By working with Governments, industries, businesses and investors on their net zero roadmaps and economic transition priorities, we can align our efforts and our investments to achieve acceleration and scale.  We have an incredible opportunity to create entirely new sustainable industries, products, services and supply chains.  Moving together, with clear roadmaps, we can create efficiencies and economies of scale that will allow us to leapfrog our collective progress and accelerate our transition.

In order to accelerate the restoration of biodiversity and Nature’s ecosystems in the short time left to us, it will be essential to target coordinated and globally trusted carbon-offsetting funds from the entire private sector to the recovery of Natural Capital and the reduction of carbon emissions. 

Similarly, to buy us crucial time as we transition, Carbon Capture, Use and Storage will be utterly vital if we are to draw down on the excess of carbon that needs to be and must be, removed from the atmosphere.  We will not win the battle otherwise…

To have the impact required, we must also think at scale.  Global mega projects such as ‘30% by 2030’, the Great Green Wall, Africa 100, the 20x20 Initiative in South America and many others, have the potential not only to improve natural capital, but also to increase opportunities in the green economy while improving sustainable jobs, livelihoods and local economic growth. 

We must also take rapid and robust action to reverse perverse subsidies and improve incentives for sustainable alternatives.  Re-orientating economic subsidies, financial incentives and regulations can have a dramatic and transformative effect on our market systems. 

Public policy, therefore, has a critical role to play – particularly, if I may say so, in the development of an effective, equitable form of carbon-pricing – perhaps one based on a “Citizen Dividend” model – which could unlock a huge flow of investment into zero carbon technologies currently seen as uneconomic, as well as providing the wherewithal for a green recovery and enhanced employment opportunities on a global scale.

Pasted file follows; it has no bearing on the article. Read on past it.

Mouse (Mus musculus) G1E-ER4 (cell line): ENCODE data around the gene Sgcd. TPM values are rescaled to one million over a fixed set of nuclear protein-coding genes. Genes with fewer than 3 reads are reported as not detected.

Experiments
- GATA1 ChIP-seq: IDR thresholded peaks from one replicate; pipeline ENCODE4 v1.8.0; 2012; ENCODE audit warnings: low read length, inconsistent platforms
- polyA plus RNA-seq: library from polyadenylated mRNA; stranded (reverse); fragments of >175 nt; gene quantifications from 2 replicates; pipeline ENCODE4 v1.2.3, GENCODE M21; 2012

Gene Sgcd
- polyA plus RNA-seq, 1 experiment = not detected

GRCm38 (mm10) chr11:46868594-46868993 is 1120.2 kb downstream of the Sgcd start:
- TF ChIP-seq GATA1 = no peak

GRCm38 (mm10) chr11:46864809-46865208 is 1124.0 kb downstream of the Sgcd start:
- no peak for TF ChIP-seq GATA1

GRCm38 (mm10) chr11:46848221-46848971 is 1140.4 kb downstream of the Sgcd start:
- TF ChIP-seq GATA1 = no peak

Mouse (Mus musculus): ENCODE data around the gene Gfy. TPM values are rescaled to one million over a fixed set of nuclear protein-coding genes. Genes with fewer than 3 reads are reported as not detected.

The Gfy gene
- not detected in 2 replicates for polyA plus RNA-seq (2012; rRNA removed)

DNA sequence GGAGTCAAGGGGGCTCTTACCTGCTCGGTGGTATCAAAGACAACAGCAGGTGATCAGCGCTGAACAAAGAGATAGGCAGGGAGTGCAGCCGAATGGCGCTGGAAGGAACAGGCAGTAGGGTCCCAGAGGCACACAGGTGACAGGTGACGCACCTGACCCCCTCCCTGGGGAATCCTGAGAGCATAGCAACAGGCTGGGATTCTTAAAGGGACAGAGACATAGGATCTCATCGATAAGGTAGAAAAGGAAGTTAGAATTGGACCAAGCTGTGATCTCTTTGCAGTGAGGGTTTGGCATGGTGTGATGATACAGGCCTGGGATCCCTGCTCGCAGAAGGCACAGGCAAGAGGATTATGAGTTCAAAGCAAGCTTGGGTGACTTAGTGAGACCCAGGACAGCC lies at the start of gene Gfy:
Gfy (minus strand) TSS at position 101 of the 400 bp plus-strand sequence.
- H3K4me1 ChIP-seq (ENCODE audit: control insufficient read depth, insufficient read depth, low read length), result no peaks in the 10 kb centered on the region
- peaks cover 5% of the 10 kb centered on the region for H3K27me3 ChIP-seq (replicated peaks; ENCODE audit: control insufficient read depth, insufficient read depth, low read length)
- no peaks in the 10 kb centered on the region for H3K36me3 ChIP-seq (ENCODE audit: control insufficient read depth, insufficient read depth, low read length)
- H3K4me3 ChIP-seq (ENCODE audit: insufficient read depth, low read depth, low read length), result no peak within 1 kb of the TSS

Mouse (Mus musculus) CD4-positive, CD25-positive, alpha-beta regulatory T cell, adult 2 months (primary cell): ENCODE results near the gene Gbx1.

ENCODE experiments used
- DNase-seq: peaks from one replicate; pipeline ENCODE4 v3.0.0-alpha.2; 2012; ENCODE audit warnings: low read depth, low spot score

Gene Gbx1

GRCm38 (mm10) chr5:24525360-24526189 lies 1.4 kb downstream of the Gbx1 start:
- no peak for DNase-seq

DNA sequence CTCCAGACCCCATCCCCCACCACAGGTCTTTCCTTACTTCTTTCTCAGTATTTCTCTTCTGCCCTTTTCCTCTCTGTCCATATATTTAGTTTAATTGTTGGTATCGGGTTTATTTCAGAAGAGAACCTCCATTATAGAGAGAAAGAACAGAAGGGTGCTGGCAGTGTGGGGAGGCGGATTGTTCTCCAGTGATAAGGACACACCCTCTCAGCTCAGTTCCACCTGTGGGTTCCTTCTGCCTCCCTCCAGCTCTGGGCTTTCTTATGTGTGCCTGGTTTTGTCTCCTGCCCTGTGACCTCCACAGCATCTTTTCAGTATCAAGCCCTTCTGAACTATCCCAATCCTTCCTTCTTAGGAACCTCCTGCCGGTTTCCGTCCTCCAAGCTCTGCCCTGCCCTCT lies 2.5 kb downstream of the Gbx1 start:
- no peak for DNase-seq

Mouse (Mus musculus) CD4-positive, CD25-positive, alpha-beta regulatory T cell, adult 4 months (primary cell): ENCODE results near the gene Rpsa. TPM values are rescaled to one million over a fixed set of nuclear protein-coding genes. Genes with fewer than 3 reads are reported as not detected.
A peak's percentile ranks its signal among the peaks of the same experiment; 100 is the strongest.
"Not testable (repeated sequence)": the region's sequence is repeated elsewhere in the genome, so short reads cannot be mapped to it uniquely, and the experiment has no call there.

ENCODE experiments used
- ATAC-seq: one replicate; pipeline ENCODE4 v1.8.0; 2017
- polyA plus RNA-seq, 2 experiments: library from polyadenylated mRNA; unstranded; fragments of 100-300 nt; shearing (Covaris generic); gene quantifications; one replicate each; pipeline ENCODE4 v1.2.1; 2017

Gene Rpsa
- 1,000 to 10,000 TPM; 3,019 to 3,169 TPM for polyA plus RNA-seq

Ladies and Gentlemen, achieving a sustainable future is the growth story of our time and can, in fact, fuel our post-pandemic recovery in a way that pays dividends for decades to come. The exponential win-win benefit only comes when we find points of common interest and a start to use targetted investment in order to scale up existing examples of best practice around the world. 

For instance, as the World Resources Institute (of which I am Patron) has indicated, for every dollar invested in the restoration of coastal mangrove forests there is a return of $5.  Knowing the direction of travel is half the battle, which is why these roadmaps are so critical.  The more we know about our shared ambitions for the future, the more we can help each other to get to the destination.

But after so much delay, procrastination and ceaseless talking, the window for action is rapidly closing.  A new ‘Marshall-like Plan for Nature, People and Planet’ is urgently needed if we are to align our collective efforts for the highest possible impact and to save our planet from continued destruction. 

I trust, Ladies and Gentleman, you will all agree that our children and grandchildren deserve nothing less – it is, I am afraid, up to all of you, Ladies and Gentlemen, to lead the way out of the mess we have created – now!